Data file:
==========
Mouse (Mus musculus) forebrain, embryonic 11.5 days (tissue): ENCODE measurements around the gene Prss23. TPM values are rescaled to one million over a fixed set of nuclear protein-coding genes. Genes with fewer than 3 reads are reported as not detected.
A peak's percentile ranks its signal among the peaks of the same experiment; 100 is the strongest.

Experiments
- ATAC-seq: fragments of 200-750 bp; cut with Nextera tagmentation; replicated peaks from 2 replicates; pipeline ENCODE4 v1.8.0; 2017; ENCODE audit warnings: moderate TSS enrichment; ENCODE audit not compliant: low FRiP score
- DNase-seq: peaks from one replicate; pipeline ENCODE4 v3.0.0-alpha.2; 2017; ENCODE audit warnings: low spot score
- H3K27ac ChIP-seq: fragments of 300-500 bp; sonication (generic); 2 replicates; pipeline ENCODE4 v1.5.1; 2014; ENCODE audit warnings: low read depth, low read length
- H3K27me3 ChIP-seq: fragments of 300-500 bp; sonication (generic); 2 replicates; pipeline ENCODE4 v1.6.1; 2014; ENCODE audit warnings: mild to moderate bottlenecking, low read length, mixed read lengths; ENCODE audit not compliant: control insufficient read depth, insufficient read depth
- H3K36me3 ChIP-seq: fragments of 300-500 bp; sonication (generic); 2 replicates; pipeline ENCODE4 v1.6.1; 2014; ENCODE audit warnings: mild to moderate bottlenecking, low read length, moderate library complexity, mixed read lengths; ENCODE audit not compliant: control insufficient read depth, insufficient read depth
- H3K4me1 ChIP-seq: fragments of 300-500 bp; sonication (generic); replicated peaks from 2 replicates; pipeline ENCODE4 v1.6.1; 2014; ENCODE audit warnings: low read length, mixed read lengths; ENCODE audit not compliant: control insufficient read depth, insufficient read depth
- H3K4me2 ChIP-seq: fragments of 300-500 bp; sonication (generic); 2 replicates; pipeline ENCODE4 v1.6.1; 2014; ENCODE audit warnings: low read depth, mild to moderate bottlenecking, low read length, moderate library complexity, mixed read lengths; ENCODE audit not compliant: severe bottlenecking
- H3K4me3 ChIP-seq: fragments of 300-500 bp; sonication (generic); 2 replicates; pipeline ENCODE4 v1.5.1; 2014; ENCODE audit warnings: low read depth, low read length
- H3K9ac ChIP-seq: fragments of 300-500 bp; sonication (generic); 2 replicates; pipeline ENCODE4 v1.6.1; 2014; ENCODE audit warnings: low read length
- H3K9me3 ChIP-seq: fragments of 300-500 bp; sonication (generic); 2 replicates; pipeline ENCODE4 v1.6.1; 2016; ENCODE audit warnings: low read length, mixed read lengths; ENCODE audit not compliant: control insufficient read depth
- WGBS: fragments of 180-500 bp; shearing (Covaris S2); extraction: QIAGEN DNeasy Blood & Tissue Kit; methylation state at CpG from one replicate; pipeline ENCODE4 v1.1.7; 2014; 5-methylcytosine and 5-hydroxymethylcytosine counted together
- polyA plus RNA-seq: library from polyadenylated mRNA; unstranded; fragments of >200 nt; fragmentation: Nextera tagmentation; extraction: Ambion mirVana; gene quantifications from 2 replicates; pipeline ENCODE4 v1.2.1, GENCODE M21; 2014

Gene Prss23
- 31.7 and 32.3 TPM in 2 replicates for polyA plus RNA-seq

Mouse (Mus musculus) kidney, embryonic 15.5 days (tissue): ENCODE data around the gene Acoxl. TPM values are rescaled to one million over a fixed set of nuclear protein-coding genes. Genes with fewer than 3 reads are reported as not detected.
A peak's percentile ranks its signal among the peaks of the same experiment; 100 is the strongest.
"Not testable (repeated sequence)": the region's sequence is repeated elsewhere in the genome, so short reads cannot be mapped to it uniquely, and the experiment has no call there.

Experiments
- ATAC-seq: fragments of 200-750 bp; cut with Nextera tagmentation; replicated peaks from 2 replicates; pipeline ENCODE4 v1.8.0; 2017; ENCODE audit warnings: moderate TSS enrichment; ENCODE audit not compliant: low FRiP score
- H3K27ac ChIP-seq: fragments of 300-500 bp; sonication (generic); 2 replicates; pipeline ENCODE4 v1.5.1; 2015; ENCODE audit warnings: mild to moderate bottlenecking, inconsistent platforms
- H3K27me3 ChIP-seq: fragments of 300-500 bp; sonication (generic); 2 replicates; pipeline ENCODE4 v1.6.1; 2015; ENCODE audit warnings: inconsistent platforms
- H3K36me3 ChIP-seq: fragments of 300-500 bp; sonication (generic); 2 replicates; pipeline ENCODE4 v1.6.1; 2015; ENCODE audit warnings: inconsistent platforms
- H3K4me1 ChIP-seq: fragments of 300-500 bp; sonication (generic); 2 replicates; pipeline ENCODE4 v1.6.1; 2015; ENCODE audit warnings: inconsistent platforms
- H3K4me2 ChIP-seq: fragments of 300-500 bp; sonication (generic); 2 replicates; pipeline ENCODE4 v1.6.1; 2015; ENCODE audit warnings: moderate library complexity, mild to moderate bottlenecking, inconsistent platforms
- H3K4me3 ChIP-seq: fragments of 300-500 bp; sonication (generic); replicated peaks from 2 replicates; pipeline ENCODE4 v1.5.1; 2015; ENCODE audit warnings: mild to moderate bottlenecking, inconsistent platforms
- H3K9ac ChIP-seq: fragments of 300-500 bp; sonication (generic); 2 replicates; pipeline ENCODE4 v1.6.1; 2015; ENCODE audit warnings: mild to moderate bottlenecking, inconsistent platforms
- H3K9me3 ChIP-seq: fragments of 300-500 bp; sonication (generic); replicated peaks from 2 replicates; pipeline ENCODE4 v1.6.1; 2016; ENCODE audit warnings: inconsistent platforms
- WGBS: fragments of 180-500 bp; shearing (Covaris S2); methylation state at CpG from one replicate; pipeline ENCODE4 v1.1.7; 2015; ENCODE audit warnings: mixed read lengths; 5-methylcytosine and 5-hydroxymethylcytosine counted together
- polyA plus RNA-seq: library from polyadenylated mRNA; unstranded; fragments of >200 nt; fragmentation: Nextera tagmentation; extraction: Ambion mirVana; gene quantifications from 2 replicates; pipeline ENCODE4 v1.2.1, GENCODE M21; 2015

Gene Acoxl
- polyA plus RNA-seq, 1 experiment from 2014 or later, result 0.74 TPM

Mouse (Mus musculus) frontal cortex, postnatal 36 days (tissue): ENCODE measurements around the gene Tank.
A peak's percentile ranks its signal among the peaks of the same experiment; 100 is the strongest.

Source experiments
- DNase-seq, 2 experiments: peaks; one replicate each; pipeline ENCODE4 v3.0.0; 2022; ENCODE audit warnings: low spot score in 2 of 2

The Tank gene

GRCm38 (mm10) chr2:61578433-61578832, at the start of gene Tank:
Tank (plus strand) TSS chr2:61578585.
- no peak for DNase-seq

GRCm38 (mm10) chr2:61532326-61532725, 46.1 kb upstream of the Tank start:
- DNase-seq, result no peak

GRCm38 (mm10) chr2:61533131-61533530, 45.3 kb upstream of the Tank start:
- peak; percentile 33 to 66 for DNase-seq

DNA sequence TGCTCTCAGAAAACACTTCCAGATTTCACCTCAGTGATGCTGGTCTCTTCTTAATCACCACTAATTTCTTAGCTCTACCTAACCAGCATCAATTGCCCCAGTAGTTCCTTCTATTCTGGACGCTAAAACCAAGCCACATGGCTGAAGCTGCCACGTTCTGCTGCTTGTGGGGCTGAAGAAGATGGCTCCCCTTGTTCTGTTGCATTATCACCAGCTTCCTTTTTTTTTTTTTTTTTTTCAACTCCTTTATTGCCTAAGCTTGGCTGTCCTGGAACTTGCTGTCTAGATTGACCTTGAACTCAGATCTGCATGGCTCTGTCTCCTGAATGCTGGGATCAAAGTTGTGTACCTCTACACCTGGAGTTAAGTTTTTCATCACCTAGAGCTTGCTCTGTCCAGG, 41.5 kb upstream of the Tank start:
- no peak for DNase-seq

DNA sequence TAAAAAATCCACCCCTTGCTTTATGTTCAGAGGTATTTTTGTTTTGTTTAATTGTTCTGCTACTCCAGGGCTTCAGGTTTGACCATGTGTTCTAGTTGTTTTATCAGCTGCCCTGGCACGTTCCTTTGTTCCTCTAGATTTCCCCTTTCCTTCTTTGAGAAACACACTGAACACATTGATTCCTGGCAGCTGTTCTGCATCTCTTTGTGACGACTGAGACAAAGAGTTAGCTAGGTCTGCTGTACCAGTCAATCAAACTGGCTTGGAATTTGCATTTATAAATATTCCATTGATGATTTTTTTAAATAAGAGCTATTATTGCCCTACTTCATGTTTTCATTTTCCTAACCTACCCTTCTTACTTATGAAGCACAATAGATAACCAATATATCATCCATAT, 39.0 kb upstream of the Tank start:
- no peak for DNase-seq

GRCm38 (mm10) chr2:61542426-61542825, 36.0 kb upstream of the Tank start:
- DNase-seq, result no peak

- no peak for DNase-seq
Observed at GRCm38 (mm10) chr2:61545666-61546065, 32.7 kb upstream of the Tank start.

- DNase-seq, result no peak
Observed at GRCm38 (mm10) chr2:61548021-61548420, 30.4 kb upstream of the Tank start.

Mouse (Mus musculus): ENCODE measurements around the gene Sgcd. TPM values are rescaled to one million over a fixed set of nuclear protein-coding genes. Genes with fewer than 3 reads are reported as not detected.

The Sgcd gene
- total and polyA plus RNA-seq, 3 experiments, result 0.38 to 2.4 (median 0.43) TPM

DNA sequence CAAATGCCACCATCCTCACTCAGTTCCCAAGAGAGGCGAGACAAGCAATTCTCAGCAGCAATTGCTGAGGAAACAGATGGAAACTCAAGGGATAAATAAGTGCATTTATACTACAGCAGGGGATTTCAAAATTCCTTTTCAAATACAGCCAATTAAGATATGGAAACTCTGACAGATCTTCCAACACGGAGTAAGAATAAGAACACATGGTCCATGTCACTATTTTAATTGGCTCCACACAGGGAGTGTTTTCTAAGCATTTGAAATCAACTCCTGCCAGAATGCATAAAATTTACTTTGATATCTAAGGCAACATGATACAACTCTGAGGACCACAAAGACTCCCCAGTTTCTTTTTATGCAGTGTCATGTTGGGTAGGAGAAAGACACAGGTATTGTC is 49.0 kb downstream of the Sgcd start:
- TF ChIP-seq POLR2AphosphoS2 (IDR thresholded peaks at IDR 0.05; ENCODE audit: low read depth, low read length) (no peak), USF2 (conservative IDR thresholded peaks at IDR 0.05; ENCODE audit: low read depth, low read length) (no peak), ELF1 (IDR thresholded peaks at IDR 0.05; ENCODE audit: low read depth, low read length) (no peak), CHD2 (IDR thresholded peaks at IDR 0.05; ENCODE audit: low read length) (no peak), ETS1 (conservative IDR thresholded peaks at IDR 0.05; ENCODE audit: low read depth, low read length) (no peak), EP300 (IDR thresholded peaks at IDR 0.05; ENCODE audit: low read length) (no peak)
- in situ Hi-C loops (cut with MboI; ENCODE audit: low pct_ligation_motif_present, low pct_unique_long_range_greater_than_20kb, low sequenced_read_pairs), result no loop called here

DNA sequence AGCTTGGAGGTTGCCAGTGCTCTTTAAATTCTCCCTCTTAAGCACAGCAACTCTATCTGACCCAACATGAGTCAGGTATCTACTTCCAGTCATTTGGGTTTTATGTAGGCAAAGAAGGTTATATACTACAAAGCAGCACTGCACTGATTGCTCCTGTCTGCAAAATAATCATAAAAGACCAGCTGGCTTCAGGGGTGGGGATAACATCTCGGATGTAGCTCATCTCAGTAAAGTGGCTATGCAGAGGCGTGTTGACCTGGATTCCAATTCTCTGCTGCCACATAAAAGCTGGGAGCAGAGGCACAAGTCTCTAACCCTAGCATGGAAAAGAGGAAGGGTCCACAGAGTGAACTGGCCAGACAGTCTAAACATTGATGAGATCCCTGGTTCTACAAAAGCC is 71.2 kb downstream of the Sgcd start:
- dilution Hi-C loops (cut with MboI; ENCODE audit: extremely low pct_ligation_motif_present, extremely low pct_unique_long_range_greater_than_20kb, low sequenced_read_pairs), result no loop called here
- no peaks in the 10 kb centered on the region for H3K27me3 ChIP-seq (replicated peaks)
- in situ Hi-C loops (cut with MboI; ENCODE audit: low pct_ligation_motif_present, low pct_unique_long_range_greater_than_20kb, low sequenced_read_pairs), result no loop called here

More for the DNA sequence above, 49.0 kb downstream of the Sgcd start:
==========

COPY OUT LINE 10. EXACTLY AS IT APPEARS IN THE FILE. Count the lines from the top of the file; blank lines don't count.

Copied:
- H3K4me2 ChIP-seq: fragments of 300-500 bp; sonication (generic); 2 replicates; pipeline ENCODE4 v1.6.1; 2014; ENCODE audit warnings: low read depth, mild to moderate bottlenecking, low read length, moderate library complexity, mixed read lengths; ENCODE audit not compliant: severe bottlenecking